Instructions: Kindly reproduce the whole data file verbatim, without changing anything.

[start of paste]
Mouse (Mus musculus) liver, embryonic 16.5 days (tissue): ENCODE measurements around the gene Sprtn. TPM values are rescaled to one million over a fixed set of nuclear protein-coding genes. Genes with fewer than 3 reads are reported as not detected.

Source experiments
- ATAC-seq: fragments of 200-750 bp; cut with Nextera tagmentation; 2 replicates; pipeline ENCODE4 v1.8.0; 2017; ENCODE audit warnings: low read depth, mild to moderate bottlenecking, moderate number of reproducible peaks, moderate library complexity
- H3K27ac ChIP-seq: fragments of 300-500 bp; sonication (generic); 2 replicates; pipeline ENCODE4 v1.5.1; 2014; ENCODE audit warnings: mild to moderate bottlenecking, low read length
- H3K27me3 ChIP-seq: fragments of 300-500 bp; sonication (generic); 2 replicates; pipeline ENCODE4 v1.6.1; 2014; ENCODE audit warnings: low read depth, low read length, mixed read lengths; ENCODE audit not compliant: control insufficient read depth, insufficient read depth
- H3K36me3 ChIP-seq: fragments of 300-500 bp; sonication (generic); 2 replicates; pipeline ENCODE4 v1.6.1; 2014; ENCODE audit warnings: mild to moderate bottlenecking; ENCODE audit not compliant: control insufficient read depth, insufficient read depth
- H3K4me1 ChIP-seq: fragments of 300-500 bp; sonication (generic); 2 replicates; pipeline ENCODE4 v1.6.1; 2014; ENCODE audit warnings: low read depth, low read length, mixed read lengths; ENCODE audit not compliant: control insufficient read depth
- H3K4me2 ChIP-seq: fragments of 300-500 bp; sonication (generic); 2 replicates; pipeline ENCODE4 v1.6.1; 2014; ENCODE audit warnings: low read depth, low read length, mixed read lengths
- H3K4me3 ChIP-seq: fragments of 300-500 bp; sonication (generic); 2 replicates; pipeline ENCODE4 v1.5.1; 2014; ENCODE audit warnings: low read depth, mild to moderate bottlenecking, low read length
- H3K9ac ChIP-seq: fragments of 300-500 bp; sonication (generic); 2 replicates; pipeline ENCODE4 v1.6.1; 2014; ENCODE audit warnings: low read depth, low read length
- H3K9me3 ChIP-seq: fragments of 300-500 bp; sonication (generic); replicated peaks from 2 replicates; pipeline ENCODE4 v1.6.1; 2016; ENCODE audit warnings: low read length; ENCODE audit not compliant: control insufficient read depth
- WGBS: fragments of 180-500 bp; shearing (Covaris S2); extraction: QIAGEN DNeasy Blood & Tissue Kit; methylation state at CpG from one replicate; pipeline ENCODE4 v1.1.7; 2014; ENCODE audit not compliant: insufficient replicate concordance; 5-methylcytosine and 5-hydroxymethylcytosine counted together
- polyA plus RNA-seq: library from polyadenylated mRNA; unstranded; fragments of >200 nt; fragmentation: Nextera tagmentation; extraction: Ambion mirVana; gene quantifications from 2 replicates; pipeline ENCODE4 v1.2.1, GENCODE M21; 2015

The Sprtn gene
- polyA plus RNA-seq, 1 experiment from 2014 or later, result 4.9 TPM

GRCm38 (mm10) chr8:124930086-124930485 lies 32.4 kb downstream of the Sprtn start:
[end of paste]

Mouse (Mus musculus) liver, embryonic 16.5 days (tissue): ENCODE measurements around the gene Sprtn. TPM values are rescaled to one million over a fixed set of nuclear protein-coding genes. Genes with fewer than 3 reads are reported as not detected.

Source experiments
- ATAC-seq: fragments of 200-750 bp; cut with Nextera tagmentation; 2 replicates; pipeline ENCODE4 v1.8.0; 2017; ENCODE audit warnings: low read depth, mild to moderate bottlenecking, moderate number of reproducible peaks, moderate library complexity
- H3K27ac ChIP-seq: fragments of 300-500 bp; sonication (generic); 2 replicates; pipeline ENCODE4 v1.5.1; 2014; ENCODE audit warnings: mild to moderate bottlenecking, low read length
- H3K27me3 ChIP-seq: fragments of 300-500 bp; sonication (generic); 2 replicates; pipeline ENCODE4 v1.6.1; 2014; ENCODE audit warnings: low read depth, low read length, mixed read lengths; ENCODE audit not compliant: control insufficient read depth, insufficient read depth
- H3K36me3 ChIP-seq: fragments of 300-500 bp; sonication (generic); 2 replicates; pipeline ENCODE4 v1.6.1; 2014; ENCODE audit warnings: mild to moderate bottlenecking; ENCODE audit not compliant: control insufficient read depth, insufficient read depth
- H3K4me1 ChIP-seq: fragments of 300-500 bp; sonication (generic); 2 replicates; pipeline ENCODE4 v1.6.1; 2014; ENCODE audit warnings: low read depth, low read length, mixed read lengths; ENCODE audit not compliant: control insufficient read depth
- H3K4me2 ChIP-seq: fragments of 300-500 bp; sonication (generic); 2 replicates; pipeline ENCODE4 v1.6.1; 2014; ENCODE audit warnings: low read depth, low read length, mixed read lengths
- H3K4me3 ChIP-seq: fragments of 300-500 bp; sonication (generic); 2 replicates; pipeline ENCODE4 v1.5.1; 2014; ENCODE audit warnings: low read depth, mild to moderate bottlenecking, low read length
- H3K9ac ChIP-seq: fragments of 300-500 bp; sonication (generic); 2 replicates; pipeline ENCODE4 v1.6.1; 2014; ENCODE audit warnings: low read depth, low read length
- H3K9me3 ChIP-seq: fragments of 300-500 bp; sonication (generic); replicated peaks from 2 replicates; pipeline ENCODE4 v1.6.1; 2016; ENCODE audit warnings: low read length; ENCODE audit not compliant: control insufficient read depth
- WGBS: fragments of 180-500 bp; shearing (Covaris S2); extraction: QIAGEN DNeasy Blood & Tissue Kit; methylation state at CpG from one replicate; pipeline ENCODE4 v1.1.7; 2014; ENCODE audit not compliant: insufficient replicate concordance; 5-methylcytosine and 5-hydroxymethylcytosine counted together
- polyA plus RNA-seq: library from polyadenylated mRNA; unstranded; fragments of >200 nt; fragmentation: Nextera tagmentation; extraction: Ambion mirVana; gene quantifications from 2 replicates; pipeline ENCODE4 v1.2.1, GENCODE M21; 2015

The Sprtn gene
- polyA plus RNA-seq, 1 experiment from 2014 or later, result 4.9 TPM

GRCm38 (mm10) chr8:124930086-124930485 lies 32.4 kb downstream of the Sprtn start: